Content » Vol 93, Issue 3

Letter to the Editor

The Utility of Serum Tryptase as a Marker in Chronic Spontaneous Urticaria

Roxana Siles1, Meng Xu2 and Fred H. Hsieh1,3*

1Department of Allergy and Immunology, Respiratory Institute, 2Department of Quantitative Health Sciences, 3Department of Pathobiology, Lerner Research Institute, Cleveland Clinic, 9500 Euclid Avenue, Cleveland, OH, 44195, USA. *E-mail:

Accepted August 28, 2012.

Chronic spontaneous urticaria (CsU) is defined as recurrent episodes of spontaneous pruritic wheal and flare skin lesions that occur daily, or on most days of the week, for at least 6 weeks (1). CsU is characterized by an unpredictable clinical course with varying degrees of frequency and severity. Mast cell activation may play a role in the pathogenesis of chronic urticaria as mast cells release a variety of mediators, including histamine and tryptase (2).

Elevated tryptase levels can be identified in the setting of mast cell degranulation (i.e. IgE-mediated reactions, such as anaphylaxis) and/or increased mast cell burden (i.e. mastocytosis) (3, 4). Elevated total serum tryptase (tST) has been demonstrated in a subset of patients with CsU compared with controls (5–7). The aim of this study was to identify clinical features of a subset of patients with CsU and elevated tST compared with those with normal tST.


We performed a retrospective chart review of subjects with CsU who underwent tST evaluation via fluorescent enzyme immunoassay from 2004 to 2011. Elevated tST was defined as a value ≥ 13.5 µg/l, the upper limit of normal at our facility. Patients with acute urticaria, urticarial vasculitis, incomplete medical records or possible systemic mastocytosis (i.e. tryptase level > 20 µg/l without bone marrow biopsy) were excluded from data analysis. Categorical variables were analysed using χ2 or Fisher’s exact tests. Continuous variables were analysed using Wilcoxon rank-sum or Student’s t-tests. Statistical significance was set at p < 0.05. The study was conducted with Institutional Review Board approval.


A total of 205 subjects with CsU who had been tested for tST were identified. The male:female ratio was 1:2 (69 males and 136 females). Of these, 18 had elevated tST (≥ 13.5 µg/l) and 187 subjects with normal tryptase levels (Table SI; available from The mean ± SD age was significantly greater for CsU subjects with elevated tST compared with those with normal tST (50 ± 19 years vs. 40 ± 18 years; p = 0.02). Otherwise, there were no statistically significant demographic differences among the 2 groups. The duration of urticaria was not statistically different between patients with elevated tryptase and those with normal tryptase (5.5 months (range 3–20 months) vs. 12.0 months (range 4–36 months) (p = 0.12)), respectively.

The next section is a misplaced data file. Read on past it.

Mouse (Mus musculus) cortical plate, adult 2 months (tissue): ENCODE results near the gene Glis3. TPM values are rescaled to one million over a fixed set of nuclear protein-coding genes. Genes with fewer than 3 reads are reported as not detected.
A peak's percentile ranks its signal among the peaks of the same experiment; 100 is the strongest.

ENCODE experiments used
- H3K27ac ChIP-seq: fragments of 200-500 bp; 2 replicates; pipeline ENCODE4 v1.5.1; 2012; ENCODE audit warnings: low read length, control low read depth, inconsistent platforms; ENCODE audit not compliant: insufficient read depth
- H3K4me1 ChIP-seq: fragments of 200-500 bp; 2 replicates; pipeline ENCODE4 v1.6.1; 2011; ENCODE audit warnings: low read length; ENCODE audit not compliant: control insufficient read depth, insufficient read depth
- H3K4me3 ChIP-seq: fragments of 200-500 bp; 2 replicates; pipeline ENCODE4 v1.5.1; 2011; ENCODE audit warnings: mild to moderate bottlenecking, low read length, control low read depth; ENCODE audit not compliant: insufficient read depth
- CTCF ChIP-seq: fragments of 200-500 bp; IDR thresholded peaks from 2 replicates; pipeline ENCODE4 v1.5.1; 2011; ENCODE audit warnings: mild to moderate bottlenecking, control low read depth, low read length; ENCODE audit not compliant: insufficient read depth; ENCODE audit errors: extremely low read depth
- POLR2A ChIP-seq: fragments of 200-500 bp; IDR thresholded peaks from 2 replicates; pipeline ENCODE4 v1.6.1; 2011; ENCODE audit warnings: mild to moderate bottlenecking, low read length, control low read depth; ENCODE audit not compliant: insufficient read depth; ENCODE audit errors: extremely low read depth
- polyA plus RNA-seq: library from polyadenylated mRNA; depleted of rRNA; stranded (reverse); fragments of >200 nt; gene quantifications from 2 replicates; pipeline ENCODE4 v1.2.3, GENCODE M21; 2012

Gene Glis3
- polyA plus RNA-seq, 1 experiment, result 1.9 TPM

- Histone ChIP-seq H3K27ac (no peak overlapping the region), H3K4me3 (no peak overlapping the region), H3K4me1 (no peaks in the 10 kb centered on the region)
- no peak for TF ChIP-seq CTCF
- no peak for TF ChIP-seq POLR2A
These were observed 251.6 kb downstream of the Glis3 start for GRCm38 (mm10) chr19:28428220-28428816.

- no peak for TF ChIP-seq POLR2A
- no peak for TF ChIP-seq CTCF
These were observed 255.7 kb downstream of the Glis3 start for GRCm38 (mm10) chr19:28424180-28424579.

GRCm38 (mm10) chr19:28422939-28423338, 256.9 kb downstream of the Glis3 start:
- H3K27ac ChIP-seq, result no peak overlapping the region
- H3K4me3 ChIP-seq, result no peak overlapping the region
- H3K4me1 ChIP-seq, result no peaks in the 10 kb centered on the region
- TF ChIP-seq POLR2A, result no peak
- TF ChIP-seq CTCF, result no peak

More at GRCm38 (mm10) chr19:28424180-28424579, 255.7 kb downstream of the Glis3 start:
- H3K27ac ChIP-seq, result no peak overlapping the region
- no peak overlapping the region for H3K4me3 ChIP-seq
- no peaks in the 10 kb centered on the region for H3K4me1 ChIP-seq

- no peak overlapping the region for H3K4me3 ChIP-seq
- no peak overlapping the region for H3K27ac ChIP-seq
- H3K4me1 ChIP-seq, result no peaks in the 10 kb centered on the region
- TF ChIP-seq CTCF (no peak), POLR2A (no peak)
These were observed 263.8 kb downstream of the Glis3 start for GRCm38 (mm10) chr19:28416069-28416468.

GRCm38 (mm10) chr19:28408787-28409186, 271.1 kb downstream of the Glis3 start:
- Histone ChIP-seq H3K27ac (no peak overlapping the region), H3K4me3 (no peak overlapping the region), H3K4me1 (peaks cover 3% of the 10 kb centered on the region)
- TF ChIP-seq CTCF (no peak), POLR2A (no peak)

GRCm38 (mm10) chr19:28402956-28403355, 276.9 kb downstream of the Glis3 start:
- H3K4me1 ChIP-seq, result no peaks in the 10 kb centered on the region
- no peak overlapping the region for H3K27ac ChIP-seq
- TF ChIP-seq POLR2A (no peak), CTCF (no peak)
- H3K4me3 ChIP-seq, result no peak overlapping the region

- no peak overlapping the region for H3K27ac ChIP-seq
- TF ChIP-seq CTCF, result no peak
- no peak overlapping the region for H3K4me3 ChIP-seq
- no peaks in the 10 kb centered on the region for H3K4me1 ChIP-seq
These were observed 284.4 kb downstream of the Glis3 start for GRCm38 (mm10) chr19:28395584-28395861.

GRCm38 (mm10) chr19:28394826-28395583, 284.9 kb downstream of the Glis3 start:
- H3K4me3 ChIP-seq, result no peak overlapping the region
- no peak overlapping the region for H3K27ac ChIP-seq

Of the 18 subjects with elevated tST, a total of 8 subjects (44%) underwent bone marrow biopsy and none met World Health Organization (WHO) criteria for the diagnosis of systemic mastocytosis (4). Six of the 8 subjects had markedly elevated tST (> 20 µg/l) yet no evidence of systemic mastocytosis on bone marrow biopsy. There were an additional 4 subjects with CsU who had tST > 20 µg/l, but declined bone marrow biopsy and were therefore excluded from the data analysis. There were no differences found among CsU subjects with elevated vs. normal tST with regards to complete blood count, comprehensive metabolic panel, antinuclear antibody, thyroid stimulating hormone, sedimentation rate, C-reactive protein, anti-microsomal antibody or anti-thyroid peroxidase antibody.

There were no statistically significant differences between the two groups in the percentage of subjects with a concomitant atopic condition; autoimmune disease; angioedema or anaphylaxis. Subjects with CsU and elevated tST were found to have similar utilization of antihistamines; H2-receptor blockers; leukotriene antagonists; oral albuterol, and immunomodulators (cyclosporine) (for details see Appendix SI; available from A greater percentage of subjects with CsU and elevated tST were prescribed oral corticosteroids (9/18 (50.0%) vs. 48/187 (25.7%); p = 0.028) and required more frequent use of oral steroids based on number of days per month (p = 0.007). Multivariate analysis controlling for age revealed an odds ratio of 2.43 (95% confidence interval 0.89, 6.62) for prescription of oral steroids in subjects with elevated tST, which was not statistically significant (p = 0.08), possibly due to the small sample size.